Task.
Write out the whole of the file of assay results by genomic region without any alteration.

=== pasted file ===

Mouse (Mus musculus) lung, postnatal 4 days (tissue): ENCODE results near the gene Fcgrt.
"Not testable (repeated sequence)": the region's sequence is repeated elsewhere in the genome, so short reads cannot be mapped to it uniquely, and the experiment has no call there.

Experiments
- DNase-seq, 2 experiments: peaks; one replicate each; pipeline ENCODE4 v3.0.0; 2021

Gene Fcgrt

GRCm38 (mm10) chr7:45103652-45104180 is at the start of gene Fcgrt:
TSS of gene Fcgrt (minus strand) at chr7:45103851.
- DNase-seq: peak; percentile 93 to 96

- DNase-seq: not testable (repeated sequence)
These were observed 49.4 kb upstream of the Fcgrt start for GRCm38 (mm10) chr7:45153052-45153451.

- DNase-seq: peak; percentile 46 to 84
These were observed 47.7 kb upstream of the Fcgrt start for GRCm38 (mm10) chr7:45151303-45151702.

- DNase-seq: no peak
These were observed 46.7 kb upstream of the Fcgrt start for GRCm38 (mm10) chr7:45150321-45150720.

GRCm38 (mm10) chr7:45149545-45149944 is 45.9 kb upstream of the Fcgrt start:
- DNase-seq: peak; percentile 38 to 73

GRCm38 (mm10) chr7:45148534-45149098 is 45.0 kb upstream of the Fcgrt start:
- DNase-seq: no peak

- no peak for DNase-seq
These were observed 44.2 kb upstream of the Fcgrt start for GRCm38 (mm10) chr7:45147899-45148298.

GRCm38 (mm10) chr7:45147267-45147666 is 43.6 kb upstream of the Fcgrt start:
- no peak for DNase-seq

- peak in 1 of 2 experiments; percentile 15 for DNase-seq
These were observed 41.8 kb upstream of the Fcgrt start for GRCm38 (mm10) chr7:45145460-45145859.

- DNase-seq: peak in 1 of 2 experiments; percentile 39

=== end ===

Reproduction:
Mouse (Mus musculus) lung, postnatal 4 days (tissue): ENCODE results near the gene Fcgrt.
"Not testable (repeated sequence)": the region's sequence is repeated elsewhere in the genome, so short reads cannot be mapped to it uniquely, and the experiment has no call there.

Experiments
- DNase-seq, 2 experiments: peaks; one replicate each; pipeline ENCODE4 v3.0.0; 2021

Gene Fcgrt

GRCm38 (mm10) chr7:45103652-45104180 is at the start of gene Fcgrt:
TSS of gene Fcgrt (minus strand) at chr7:45103851.
- DNase-seq: peak; percentile 93 to 96

- DNase-seq: not testable (repeated sequence)
These were observed 49.4 kb upstream of the Fcgrt start for GRCm38 (mm10) chr7:45153052-45153451.

- DNase-seq: peak; percentile 46 to 84
These were observed 47.7 kb upstream of the Fcgrt start for GRCm38 (mm10) chr7:45151303-45151702.

- DNase-seq: no peak
These were observed 46.7 kb upstream of the Fcgrt start for GRCm38 (mm10) chr7:45150321-45150720.

GRCm38 (mm10) chr7:45149545-45149944 is 45.9 kb upstream of the Fcgrt start:
- DNase-seq: peak; percentile 38 to 73

GRCm38 (mm10) chr7:45148534-45149098 is 45.0 kb upstream of the Fcgrt start:
- DNase-seq: no peak

- no peak for DNase-seq
These were observed 44.2 kb upstream of the Fcgrt start for GRCm38 (mm10) chr7:45147899-45148298.

GRCm38 (mm10) chr7:45147267-45147666 is 43.6 kb upstream of the Fcgrt start:
- no peak for DNase-seq

- peak in 1 of 2 experiments; percentile 15 for DNase-seq
These were observed 41.8 kb upstream of the Fcgrt start for GRCm38 (mm10) chr7:45145460-45145859.

- DNase-seq: peak in 1 of 2 experiments; percentile 39